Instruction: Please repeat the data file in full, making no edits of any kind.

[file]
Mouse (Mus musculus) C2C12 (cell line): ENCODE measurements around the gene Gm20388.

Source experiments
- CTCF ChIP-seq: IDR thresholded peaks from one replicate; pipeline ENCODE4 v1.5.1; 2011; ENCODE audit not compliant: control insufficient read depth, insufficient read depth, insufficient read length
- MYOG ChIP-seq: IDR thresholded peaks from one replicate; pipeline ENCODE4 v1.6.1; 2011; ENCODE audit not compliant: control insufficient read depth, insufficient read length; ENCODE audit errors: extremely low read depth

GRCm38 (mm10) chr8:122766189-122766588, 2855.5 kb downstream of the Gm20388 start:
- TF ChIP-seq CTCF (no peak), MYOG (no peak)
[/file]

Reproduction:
Mouse (Mus musculus) C2C12 (cell line): ENCODE measurements around the gene Gm20388.

Source experiments
- CTCF ChIP-seq: IDR thresholded peaks from one replicate; pipeline ENCODE4 v1.5.1; 2011; ENCODE audit not compliant: control insufficient read depth, insufficient read depth, insufficient read length
- MYOG ChIP-seq: IDR thresholded peaks from one replicate; pipeline ENCODE4 v1.6.1; 2011; ENCODE audit not compliant: control insufficient read depth, insufficient read length; ENCODE audit errors: extremely low read depth

GRCm38 (mm10) chr8:122766189-122766588, 2855.5 kb downstream of the Gm20388 start:
- TF ChIP-seq CTCF (no peak), MYOG (no peak)